What causes jaw pain?
Jaw pain may be a sign of a more serious condition or a dental problem like a toothache or TMJ disorder.
One of the most common causes of jaw pain is TMJ Disorder. The temporomandibular joint connects your jaw to the temporal bones of your skull (located just below your temple, in front of your ear). This hinge plays a large role in your everyday life, allowing you to talk, breathe and eat.
When your facial and jaw muscles aren't working properly, TMJ disorders can develop. You may eventually lose the ability to move the joint if the disorder worsens to a point where it is painful in this area.
Causes of TMJ Disorders can include:
- Certain conditions or illnesses such as arthritis
- Inflammation in the muscles surrounding your jaw
- Misalignment of the jaw
- Injury to the jaw
Symptoms of TMJ Disorder may include:
- Pain or ache around your jaw, face or ears
- Constant headaches
- Locking or popping in your jaw
- Vision problems
- Ringing in ears
If you suspect a problem with your TMJ, see your dentist so he or she can recommend treatment or exercises. Sometimes, prescription drugs or surgery may be required to address the issue.
Though we receive many routine vaccines as children that have thankfully eliminated diseases, it is still possible to contract diseases that cause jaw pain and other symptoms.
Tetanus is a bacterial infection that can cause your jaw muscles to stiffen or feel tight. This serious condition can result in spending weeks in hospital.
Just like other bones in your body, your jaw can become fractured or dislocated. After taking a blow to the jaw, you may experience:
- Loose or missing teeth
If the pain does not go away, you are missing teeth, or you are unable to chew or open and close your mouth, you may need to see your dentist. In addition to dental treatment, over-the-counter pain relievers like ibuprofen may be beneficial.
A variety of dental issues can lead to a sore jaw. These can include:
- Fractured or crowded teeth
- Toothache (typically with an abscess or cavity as the underlying cause)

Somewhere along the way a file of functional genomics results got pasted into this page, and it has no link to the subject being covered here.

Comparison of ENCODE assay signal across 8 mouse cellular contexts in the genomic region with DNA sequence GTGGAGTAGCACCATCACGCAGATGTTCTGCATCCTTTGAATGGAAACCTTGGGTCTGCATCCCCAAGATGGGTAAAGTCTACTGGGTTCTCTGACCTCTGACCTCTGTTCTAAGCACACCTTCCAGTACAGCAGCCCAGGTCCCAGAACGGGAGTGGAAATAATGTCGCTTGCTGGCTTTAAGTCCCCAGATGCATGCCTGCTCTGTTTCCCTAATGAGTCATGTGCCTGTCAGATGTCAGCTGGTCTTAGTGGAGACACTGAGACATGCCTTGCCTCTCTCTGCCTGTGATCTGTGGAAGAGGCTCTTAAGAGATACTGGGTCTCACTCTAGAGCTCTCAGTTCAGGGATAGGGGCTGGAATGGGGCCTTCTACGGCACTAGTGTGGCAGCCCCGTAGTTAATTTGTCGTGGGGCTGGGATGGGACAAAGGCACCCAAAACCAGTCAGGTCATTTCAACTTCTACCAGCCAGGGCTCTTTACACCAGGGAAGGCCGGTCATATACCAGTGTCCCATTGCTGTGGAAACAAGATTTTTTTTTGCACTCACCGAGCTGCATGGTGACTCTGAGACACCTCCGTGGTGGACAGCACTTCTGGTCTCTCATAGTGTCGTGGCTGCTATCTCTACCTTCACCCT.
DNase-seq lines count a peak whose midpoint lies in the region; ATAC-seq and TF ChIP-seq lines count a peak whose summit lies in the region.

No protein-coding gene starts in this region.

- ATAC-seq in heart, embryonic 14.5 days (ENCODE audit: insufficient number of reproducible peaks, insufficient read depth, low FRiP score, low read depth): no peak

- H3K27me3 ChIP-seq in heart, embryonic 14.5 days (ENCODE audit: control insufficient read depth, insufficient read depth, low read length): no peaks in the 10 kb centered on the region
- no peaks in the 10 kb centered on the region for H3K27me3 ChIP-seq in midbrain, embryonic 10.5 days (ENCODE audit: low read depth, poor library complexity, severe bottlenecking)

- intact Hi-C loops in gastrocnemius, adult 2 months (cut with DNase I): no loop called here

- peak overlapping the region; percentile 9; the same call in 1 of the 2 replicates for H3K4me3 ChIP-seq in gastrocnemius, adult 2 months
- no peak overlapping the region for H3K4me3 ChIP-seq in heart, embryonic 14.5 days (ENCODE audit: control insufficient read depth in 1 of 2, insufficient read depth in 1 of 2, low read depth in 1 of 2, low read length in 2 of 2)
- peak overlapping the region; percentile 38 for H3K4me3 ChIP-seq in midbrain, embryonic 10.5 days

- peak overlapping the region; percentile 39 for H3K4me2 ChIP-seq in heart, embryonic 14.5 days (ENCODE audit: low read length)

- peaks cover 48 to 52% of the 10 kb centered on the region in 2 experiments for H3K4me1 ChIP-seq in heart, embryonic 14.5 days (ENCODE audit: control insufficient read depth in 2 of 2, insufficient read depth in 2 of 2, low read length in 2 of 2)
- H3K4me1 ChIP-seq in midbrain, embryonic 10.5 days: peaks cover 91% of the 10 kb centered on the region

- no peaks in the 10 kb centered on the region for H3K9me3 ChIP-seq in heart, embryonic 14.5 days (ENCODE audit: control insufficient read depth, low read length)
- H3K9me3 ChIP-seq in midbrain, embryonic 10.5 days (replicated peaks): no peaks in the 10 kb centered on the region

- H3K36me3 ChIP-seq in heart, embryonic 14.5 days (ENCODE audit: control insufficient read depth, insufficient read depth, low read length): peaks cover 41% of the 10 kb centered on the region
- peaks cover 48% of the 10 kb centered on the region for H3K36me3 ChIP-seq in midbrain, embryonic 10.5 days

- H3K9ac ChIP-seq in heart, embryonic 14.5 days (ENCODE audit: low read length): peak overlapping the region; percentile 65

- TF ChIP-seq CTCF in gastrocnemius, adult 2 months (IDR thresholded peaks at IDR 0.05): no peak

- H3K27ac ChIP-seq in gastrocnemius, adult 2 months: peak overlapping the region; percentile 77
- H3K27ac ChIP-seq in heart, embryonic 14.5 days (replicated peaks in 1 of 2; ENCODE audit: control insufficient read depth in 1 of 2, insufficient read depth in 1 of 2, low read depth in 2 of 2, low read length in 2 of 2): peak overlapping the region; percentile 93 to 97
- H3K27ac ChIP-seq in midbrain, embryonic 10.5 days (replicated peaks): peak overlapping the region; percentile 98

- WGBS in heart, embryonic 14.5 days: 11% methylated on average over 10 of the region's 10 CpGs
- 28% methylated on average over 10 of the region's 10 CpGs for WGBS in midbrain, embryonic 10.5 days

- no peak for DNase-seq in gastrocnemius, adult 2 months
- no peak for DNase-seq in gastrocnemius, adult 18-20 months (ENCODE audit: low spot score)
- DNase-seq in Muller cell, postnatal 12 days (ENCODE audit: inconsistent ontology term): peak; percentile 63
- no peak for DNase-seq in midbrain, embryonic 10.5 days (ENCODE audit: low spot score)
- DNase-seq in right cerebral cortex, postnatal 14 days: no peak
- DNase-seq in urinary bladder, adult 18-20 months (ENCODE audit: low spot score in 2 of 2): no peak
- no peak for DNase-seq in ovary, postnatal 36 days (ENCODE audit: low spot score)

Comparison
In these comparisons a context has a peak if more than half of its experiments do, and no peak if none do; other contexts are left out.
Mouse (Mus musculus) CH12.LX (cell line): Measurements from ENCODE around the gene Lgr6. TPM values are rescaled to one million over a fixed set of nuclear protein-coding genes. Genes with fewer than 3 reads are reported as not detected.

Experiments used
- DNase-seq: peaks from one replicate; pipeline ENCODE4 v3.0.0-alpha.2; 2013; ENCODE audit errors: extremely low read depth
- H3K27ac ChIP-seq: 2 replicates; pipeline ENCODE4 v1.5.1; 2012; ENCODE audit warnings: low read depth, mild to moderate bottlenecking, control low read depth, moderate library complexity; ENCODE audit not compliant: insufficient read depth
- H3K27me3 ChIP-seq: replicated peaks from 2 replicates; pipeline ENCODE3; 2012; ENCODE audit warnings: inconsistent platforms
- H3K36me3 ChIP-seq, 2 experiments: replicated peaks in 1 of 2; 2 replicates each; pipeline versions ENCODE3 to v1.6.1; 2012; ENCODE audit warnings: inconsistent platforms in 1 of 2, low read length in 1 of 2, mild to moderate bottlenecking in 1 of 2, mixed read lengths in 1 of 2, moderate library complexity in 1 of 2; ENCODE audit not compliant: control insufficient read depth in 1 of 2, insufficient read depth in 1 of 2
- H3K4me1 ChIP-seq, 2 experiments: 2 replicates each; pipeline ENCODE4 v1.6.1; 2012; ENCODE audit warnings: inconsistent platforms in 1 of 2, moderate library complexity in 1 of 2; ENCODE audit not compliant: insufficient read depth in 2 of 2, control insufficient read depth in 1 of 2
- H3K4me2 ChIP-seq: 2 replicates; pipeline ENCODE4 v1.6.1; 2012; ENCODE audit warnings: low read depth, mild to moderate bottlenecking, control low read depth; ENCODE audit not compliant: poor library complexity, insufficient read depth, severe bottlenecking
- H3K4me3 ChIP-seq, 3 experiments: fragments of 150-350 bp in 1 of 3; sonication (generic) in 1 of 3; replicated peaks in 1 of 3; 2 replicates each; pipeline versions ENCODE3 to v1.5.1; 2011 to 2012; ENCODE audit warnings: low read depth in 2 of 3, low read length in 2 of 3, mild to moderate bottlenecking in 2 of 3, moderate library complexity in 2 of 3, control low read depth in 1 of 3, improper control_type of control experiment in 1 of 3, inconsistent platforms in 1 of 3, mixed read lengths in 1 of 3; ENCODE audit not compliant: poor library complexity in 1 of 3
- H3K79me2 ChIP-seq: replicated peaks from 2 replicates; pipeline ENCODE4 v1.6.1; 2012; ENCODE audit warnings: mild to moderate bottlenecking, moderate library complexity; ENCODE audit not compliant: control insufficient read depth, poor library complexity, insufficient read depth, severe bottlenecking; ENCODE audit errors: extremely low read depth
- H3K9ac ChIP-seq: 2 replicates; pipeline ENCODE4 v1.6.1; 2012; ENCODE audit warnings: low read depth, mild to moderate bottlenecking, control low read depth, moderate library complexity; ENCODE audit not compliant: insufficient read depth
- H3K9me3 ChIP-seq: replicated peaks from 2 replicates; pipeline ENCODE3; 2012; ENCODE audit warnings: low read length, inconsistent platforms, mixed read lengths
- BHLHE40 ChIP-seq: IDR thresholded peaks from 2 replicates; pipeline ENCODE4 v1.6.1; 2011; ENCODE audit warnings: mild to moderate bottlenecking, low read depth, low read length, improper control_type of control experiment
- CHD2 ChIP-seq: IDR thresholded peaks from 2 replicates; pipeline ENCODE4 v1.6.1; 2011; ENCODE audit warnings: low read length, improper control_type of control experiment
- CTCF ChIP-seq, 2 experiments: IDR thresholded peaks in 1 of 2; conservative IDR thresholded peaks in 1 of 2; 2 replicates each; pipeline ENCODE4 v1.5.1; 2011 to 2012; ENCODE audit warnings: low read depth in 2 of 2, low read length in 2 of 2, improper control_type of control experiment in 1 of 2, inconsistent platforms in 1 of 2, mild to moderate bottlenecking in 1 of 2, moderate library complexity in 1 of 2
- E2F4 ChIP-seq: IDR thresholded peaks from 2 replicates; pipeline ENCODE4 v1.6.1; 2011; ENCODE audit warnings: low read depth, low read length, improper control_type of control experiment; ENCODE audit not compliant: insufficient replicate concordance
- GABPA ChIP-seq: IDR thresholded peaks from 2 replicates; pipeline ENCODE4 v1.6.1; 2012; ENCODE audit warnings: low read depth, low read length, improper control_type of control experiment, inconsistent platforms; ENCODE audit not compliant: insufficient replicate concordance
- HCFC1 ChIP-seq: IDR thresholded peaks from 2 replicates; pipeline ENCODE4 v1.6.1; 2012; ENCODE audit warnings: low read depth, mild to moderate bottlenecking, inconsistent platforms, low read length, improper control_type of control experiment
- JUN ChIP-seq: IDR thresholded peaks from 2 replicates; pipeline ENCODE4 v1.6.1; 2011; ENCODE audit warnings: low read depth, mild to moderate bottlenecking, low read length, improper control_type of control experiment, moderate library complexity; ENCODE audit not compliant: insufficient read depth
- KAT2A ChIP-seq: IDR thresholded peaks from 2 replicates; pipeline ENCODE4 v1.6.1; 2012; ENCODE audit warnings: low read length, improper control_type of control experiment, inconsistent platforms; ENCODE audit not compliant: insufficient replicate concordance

- Teeth grinding
- Gum disease (which can cause your jaw bone to become damaged)
- Wisdom teeth erupting
- Misaligned teeth
Fragmented teeth are a dental emergency, so you should visit your dentist as soon as possible to have these issues taken care of. As a temporary measure, try rinsing with warm water and keep the sore tooth clean.
Cysts or Tumors
Odontogenic cysts or tumours, which are typically not cancerous, can quickly start to affect your teeth. To get rid of them, surgery might be necessary.
Cluster headaches are one of the most painful types of headaches, causing pain around or behind one eye, with pain radiating to the jaw.
This condition, which is an infection in the bone, can affect your mandible (lower jaw). If left untreated, anaerobic osteomyelitis, as it is also known, can sever the blood supply to your jaw and harm bone tissue.
How can I get rid of jaw pain?
- Apply a warm, wet washcloth or ice pack covered in cloth to your jaw (10 minutes on, 10 minutes off)
- Take over-the-counter pain relievers such as acetaminophen and ibuprofen.
- Rub the affected joint. Massage the joint with your fingers, pressing the sore areas of your jaw and moving to the side of your neck.
- Avoid caffeine (which can potentially contribute to muscle tension)
If your jaw pain persists after at-home remedies, make an appointment with your dentist.
Our dentists at Cloverdale Dental Group will talk with you about your symptoms, perform a thorough oral examination, explain potential treatment options, and develop a unique treatment plan that may include a mouthguard or other measures depending on your needs.
In rare cases, oral surgery for TMJ Disorder may be recommended to correct the problem for those with severe pain that suffer from structural problems in their jaw and haven’t found relief with other remedies or treatments.